Founding family interests account for c 64% of the outstanding equity. We understand that this has been a stable unchanged position for a number of years and have no reason to believe that this is likely to change.

Valuation

Based on reported FY18 results, Thrace’s share price is currently at a 33% discount to its end FY18 NAV. Profitability still has to regain FY16 levels, but on our estimates it achieves this by FY20 and further improves earnings in FY21. Nevertheless, with our projected FY21 P/E and adjusted EV/EBITDA of 8.2x and 4.4x, the market appears to be giving little credit to the prospect of regaining momentum. Our DCF analysis suggests that the current valuation is equivalent to a steady-state EBITDA of c €30m, which is below our FY19 estimate and compares to the c €34m we expect in FY21. Using the later input generates a value of €3.27 per share.

Low valuation on conventional metrics

As an established business with a track record of revenue and profit generation, earnings-based metrics are a sensible starting point for Thrace’s valuation. We note that FY18 profitability was below that reported in the preceding two years and, therefore, may not be a completely appropriate base year for such analysis. Partly reflecting earnings recovery and partly due to growth, our EPS CAGR to FY21 is 7.9%, giving rise to a PEG of 1.3x using the base 10.3x FY18 P/E. With the indicated earnings growth, by FY21 the company’s P/E compresses to 8.2x. Looking at cash multiples, EV/EBITDA multiples (adjusted for pension recovery cash payments) move from 6.0x historical to 4.4x by FY21, which by convention represent attractive levels. Dividends are subject to general meeting approval; we expect that the payout will be stable at the FY18 level (ie 4.0c per share), which equates to a 1.8% yield.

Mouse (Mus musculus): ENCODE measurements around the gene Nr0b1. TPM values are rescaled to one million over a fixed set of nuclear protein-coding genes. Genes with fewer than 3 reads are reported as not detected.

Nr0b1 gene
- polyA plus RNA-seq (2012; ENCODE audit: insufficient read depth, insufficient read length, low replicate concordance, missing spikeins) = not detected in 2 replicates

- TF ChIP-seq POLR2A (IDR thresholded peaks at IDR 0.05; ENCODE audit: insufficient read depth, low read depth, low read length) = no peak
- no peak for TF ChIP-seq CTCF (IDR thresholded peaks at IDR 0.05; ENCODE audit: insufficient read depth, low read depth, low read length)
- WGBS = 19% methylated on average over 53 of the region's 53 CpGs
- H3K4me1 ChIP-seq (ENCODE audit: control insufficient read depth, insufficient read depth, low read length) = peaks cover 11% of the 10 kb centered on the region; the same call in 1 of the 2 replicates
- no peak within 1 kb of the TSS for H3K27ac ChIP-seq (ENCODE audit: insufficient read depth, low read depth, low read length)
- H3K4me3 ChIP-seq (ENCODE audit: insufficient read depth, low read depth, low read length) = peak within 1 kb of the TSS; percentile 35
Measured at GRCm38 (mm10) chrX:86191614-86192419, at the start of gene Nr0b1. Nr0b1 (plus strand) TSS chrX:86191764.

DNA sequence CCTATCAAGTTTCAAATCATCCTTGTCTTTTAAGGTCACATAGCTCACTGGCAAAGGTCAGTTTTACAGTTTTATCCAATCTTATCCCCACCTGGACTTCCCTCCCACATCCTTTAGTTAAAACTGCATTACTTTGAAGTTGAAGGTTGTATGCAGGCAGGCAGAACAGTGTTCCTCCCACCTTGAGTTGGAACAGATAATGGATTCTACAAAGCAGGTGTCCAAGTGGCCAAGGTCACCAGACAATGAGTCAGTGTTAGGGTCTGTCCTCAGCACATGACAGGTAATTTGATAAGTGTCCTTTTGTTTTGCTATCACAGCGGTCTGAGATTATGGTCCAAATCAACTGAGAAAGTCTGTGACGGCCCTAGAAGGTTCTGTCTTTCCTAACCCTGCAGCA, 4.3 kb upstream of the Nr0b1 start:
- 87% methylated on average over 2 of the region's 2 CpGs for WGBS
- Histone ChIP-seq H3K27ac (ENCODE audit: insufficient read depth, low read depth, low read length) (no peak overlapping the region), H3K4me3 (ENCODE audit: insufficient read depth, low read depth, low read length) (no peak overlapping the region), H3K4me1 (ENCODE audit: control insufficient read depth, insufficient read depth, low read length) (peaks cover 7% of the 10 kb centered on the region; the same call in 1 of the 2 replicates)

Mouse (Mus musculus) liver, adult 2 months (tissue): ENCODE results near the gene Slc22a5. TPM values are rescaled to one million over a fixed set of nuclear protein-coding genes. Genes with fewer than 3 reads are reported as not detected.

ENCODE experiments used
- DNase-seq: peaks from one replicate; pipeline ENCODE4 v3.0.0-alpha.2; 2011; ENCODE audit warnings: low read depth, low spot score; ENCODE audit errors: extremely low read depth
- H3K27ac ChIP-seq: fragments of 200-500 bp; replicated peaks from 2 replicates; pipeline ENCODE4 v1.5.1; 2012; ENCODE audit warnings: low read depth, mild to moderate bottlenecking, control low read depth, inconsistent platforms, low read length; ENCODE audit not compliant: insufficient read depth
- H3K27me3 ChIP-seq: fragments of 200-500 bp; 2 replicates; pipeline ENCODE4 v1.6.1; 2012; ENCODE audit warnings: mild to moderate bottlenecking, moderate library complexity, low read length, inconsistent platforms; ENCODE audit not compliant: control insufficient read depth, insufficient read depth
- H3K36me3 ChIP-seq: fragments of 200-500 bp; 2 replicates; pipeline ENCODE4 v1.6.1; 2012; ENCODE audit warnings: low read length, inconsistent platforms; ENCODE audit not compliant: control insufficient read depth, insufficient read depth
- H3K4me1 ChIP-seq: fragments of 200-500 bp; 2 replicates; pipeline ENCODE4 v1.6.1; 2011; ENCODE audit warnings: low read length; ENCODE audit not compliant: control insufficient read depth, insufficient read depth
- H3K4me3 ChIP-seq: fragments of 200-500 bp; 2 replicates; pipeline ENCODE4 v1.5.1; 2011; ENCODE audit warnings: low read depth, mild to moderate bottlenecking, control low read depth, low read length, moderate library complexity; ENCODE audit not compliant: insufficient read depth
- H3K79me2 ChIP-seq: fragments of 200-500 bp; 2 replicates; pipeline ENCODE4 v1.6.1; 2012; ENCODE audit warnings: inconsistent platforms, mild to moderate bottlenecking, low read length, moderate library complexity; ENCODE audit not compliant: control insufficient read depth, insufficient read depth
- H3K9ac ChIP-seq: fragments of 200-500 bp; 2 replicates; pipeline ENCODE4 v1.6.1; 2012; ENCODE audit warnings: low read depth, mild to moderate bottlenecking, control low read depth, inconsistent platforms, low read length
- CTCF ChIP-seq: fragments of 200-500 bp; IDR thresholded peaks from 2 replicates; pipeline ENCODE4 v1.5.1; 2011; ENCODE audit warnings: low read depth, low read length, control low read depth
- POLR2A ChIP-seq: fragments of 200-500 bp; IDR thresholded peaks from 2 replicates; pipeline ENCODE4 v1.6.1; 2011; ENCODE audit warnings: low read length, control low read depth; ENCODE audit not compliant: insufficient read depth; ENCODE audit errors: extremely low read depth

Thrace has a significant fixed capital asset base, which underpins the end FY18 net asset value of c €142m; the company’s share price currently sits at a 33% discount to the €3.24 NAV per share.

DCF analysis: Driving ROCE to boost fair value

In our DCF model, with a WACC of 6.1% the current share price is effectively factoring in medium-term/steady-state EBITDA of c €30m (ie below our expected FY19 level of c €32m). Using the same methodology and a stable EBITDA input of €34.4m (our FY21 estimate) generates a value per Thrace share of €3.27.

Exhibit 7: Thrace Plastics DCF illustration

Value per share €

EBITDA €m

30

35

40

45

50

WACC %

6%

2.36

3.48

4.61

5.73

6.85

7%

1.76

2.69

3.62

4.56

5.49

8%

1.31

2.10

2.89

3.68

4.47